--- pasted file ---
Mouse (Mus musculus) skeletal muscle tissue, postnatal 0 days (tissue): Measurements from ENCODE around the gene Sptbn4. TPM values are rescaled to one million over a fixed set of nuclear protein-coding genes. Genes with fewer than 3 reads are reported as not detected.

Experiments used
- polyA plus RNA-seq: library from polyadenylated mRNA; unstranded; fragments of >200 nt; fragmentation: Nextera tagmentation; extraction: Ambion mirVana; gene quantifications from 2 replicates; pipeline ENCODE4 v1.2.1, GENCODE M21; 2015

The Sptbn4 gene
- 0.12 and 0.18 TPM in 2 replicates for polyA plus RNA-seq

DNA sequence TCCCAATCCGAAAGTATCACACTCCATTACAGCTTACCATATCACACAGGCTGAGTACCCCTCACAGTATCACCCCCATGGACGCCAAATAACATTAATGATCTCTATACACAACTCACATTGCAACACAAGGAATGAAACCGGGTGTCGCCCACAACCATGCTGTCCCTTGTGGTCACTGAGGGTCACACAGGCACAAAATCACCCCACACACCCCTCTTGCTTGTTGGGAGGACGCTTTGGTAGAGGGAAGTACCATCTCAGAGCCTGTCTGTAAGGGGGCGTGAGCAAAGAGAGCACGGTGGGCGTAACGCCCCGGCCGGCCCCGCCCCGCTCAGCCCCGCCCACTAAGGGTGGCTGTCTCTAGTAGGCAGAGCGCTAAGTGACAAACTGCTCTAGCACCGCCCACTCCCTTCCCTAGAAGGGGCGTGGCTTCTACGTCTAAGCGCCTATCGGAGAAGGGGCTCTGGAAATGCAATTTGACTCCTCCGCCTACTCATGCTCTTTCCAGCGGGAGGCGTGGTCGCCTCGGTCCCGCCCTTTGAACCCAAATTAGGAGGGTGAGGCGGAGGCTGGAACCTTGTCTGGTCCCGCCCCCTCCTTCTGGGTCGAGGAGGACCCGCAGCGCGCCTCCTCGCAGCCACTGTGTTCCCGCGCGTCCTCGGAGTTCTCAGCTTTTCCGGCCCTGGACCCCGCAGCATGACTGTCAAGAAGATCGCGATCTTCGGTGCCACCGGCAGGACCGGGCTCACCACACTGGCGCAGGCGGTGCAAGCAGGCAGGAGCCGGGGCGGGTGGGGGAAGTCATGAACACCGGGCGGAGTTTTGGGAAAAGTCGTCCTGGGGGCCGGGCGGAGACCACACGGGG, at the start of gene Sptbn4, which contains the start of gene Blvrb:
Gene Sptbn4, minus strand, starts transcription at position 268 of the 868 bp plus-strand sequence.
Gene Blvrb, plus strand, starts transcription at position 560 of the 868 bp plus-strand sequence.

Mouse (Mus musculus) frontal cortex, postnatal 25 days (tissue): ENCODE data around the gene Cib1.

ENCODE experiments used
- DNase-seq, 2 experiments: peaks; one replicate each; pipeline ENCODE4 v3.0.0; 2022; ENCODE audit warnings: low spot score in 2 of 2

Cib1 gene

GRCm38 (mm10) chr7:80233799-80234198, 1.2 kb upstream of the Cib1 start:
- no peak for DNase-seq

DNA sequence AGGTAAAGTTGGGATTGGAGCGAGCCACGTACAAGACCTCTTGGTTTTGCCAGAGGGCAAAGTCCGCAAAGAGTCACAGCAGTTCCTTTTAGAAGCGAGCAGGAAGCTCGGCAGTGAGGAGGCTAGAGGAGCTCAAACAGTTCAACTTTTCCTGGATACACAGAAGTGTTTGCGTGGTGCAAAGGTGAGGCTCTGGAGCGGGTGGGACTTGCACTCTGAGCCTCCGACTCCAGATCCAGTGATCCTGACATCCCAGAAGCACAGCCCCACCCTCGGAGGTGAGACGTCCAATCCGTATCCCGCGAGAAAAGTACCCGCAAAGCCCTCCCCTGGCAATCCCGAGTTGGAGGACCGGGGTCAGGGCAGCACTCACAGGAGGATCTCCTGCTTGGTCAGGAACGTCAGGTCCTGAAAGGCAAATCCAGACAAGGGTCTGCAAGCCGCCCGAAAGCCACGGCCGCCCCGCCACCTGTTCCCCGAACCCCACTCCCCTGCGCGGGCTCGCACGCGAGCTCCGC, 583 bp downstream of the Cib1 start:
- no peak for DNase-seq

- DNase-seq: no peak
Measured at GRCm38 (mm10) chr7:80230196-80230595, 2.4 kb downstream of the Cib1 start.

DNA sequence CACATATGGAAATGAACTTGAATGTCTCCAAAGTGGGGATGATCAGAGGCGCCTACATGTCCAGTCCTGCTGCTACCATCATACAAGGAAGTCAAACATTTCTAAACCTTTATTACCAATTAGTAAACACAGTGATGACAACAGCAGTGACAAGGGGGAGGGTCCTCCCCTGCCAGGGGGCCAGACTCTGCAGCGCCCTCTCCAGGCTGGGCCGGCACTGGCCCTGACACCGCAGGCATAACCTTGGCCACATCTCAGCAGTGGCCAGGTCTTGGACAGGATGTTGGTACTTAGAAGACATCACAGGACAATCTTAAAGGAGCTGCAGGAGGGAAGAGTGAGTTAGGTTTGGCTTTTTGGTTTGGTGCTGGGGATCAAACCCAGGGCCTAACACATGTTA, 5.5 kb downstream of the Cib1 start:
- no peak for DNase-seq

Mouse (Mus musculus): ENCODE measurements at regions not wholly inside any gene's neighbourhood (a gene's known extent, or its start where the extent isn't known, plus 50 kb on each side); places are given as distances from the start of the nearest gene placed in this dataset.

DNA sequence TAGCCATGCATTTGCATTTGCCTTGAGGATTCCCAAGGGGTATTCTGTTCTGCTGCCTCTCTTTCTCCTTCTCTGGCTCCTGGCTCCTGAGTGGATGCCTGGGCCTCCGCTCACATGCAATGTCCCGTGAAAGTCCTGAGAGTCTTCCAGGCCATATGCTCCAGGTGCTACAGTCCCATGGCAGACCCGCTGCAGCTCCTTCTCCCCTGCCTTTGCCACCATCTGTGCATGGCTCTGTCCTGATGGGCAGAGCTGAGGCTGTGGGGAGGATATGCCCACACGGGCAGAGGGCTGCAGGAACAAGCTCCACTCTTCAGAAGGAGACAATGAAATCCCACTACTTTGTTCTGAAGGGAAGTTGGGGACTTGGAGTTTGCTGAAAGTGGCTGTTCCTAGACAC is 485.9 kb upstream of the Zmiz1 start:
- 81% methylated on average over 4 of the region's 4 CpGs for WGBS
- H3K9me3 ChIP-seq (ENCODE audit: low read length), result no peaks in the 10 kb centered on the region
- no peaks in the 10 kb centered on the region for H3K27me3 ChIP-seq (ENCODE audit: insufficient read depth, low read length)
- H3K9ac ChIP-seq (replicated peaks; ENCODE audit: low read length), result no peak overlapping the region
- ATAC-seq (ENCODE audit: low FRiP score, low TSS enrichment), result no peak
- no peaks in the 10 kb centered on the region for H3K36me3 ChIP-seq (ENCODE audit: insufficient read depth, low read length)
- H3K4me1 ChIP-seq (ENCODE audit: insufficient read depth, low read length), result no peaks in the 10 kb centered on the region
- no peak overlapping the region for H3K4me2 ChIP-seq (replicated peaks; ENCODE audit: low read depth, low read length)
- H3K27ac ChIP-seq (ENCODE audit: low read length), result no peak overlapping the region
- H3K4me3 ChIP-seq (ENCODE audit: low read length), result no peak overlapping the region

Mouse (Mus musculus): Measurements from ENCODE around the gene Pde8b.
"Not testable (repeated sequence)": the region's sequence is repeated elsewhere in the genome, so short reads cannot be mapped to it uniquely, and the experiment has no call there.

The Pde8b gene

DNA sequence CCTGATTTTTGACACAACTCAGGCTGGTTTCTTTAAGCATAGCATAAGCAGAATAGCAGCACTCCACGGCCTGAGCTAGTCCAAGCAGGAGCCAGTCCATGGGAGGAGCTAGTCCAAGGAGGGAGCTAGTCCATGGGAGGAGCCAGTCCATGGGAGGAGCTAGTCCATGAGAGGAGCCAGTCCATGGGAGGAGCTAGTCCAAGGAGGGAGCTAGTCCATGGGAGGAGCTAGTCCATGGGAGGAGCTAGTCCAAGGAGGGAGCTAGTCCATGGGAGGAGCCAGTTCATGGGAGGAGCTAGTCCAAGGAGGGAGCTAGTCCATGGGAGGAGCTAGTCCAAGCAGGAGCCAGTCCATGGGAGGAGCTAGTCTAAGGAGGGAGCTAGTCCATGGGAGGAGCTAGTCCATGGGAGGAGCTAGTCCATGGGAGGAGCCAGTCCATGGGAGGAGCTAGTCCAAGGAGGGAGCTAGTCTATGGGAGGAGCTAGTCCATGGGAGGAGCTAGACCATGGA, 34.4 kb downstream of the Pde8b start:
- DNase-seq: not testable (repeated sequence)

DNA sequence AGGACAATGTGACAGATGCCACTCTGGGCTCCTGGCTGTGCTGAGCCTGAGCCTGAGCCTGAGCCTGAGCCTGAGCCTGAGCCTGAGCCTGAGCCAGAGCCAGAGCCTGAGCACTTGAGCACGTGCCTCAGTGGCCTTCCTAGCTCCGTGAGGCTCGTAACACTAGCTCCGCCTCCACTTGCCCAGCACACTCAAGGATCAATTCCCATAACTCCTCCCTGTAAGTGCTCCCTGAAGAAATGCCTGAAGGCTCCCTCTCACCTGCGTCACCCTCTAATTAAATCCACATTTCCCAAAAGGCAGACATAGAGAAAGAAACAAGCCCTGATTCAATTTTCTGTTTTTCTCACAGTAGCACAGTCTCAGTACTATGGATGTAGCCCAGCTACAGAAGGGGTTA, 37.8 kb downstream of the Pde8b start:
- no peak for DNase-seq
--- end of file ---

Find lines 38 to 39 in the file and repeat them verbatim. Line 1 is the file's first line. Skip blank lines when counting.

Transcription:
DNA sequence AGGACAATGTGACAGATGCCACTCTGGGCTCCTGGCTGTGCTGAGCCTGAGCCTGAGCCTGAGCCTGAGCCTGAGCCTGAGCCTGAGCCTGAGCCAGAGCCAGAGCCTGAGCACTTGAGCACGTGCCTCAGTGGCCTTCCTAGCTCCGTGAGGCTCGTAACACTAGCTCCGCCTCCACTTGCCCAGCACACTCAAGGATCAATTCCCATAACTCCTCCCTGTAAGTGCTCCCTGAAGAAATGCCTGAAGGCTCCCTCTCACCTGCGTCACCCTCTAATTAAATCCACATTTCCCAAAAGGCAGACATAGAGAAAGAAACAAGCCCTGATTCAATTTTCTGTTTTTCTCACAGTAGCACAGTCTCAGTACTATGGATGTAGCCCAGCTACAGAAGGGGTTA, 37.8 kb downstream of the Pde8b start:
- no peak for DNase-seq